Arizona’s nursing shortage is a very serious problem and it is not going away any time soon. The state is going to need approximately 49,000 new registered nurses by 2017 to keep pace with population growth, RNs retiring and nurses lost to attrition, according to the Arizona RN Shortage: 2007 Results, a report published by the Arizona Healthcare Data Center. The data center was started by the Arizona Hospital and Healthcare Association (AzHHA) in 2007 to study health professions in Arizona.
“I think people are tired of hearing about the nursing shortage,” says Bernadette Melnyk, dean of ASU College of Nursing and Healthcare Innovation. “They don’t understand the adverse effects until they or a family member is hospitalized and they see for themselves the effect it has on the health and safety of people they love.”
Of the approximately 49,000 RNs that will be needed by 2017:
20,000 will be needed to keep pace with the state’s growing population, as well as to close the gap between Arizona’s current average of 681 RNs per 100,000 residents and the U.S. average of 825 RNs per 100,000 residents.
10,000 nurses will be required to replace retiring RNs. More than one-third of Arizona’s current RNs are older than 55 and will retire over the next five to 10 years.
19,000 RNs, or 3.5 percent annually, will be needed to account for the profession’s attrition rate.
Twelve of Arizona’s 15 counties also fall below the national average of RNs per 100,000 people, according to the Health Resources and Services Administration (HRSA). The national average is 3.3 RNs per 100,000 people, and Arizona has 1.9 RNs per 100,000 people. The three counties that exceed the national average — Coconino, Pima and Yavapai — still face shortages of RNs.
Adda Alexander, RN, MBA, former executive vice president of AzHHA, says Arizona colleges have increased their capacity and are graduating more nurses, but it is not enough. Arizona’s nursing programs need to graduate an additional 2,235 students per year just to keep pace with the state’s population growth.
To help address the nursing shortage, Arizona hospitals contributed $57 million between 2006 and 2007 to the state’s education programs in the form of tuition reimbursements, loan forgiveness programs and in-kind giving (providing space for nursing education programs, sponsoring faculty salaries and tuition reimbursement). In 2005, the Arizona Legislature passed the Arizona Partnership for Nursing Education (APNE) bill, which provided $20 million over five years to double the capacity of Arizona’s college and university nursing education programs by increasing the number of nurse education faculty. As a result of the APNE funding, the estimated number of additional nursing graduates in 2010 will be 1,242. Alexander said APNE was a crucial step in helping the nursing shortage, but it sunsets in 2010 and the funding stops.
According to Annual Reports from Nursing Education Programs, 2007, Arizona Board of Nursing, there were 41 vacancies for full-time Arizona nursing faculty in 2006, which was a 13 percent increase from the previous year. In addition, there were 38 vacancies for part-time nursing faculty in 2006, which represented a 600 percent increase in vacancies from 2005.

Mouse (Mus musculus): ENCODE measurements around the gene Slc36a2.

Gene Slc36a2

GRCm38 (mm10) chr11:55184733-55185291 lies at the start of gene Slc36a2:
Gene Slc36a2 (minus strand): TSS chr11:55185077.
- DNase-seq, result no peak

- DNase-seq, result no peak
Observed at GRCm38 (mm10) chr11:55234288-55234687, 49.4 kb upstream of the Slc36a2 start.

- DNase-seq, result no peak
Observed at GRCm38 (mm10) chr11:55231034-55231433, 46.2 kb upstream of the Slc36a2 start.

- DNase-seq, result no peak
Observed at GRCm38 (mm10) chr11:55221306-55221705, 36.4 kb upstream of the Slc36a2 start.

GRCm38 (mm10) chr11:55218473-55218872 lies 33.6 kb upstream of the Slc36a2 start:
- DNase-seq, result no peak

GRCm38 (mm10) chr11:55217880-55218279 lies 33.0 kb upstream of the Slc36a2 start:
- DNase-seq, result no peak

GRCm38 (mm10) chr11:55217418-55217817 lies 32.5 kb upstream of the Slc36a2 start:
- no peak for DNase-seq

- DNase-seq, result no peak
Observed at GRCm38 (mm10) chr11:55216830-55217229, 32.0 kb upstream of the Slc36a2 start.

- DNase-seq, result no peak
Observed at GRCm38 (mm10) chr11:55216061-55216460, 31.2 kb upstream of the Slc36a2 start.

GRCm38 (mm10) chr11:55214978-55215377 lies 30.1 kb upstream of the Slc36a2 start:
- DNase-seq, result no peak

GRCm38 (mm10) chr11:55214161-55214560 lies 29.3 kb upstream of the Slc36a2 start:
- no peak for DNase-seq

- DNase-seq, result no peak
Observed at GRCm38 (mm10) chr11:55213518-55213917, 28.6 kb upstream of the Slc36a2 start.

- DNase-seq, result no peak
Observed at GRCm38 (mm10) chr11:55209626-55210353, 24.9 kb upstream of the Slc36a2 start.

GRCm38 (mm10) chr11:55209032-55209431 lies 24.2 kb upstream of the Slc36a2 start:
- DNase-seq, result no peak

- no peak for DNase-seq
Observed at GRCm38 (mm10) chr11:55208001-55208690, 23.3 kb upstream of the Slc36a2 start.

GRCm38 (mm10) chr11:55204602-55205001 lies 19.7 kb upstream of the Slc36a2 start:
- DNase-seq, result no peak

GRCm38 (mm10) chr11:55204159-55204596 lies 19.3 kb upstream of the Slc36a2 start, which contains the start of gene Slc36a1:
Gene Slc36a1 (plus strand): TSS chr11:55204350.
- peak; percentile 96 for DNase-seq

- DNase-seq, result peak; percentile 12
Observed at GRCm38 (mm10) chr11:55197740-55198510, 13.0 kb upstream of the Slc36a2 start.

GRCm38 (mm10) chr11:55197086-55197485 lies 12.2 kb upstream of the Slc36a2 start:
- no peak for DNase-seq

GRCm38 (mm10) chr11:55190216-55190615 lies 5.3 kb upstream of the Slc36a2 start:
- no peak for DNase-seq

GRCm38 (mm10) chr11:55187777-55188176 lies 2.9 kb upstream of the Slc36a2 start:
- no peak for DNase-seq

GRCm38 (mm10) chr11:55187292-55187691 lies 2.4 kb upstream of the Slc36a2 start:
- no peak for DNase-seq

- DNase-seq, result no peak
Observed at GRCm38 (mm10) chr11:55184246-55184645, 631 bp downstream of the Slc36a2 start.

The report also indicated that due to the lack of capacity, more than one-third of nursing students are wait-listed each year by Arizona nursing programs even though they have met all course prerequisites.
Joey Ridnour, executive director of the Arizona State Board of Nursing, contends that the lack of clinical space also contributes heavily to the nursing shortage. Thus, many states are looking at using simulations in combination with clinical experience to teach students.
“This may be a good combination to consider in the future, but faculty needs to figure out how to maximize it so students get a good education,” Ridnour says. “When I was a student, I would have valued doing some of the procedures through simulation rather than on live patients. It would have given me a better understanding and more confidence.”
Melnyk believes the state has to hit the nursing shortage from two angles: (1) produce more nurses and (2) help them feel satisfied and empowered in their role. She says between 35 and 60 percent of new graduates leave their positions in the first year due to stress from staffing shortages and patient acuity levels.
“I think nurses get out in the real world and don’t expect their jobs to be so stressful,” she says. “People in hospitals are very sick and oftentimes what the nurses are expected to juggle is too much for them to handle.”
Melnyk also thinks nurses and other health care providers should be educated in evidence-based practice (EBP), a problem-solving approach that integrates the best evidence from research studies and combines it with patient preferences and the clinician’s expertise.A number of medical studies show that when nurses, physicians and other health care providers deliver care in an evidence-based manner, the quality of care is substantially better and patient outcomes improved.
“Studies also show that nurses practicing EBP are more satisfied with their role, feel more empowered and make less medical errors,” Melnyk says. “A lot of people don’t realize that 99,000 patients die annually in the U.S. due to medical errors. That’s a staggering number of patients.”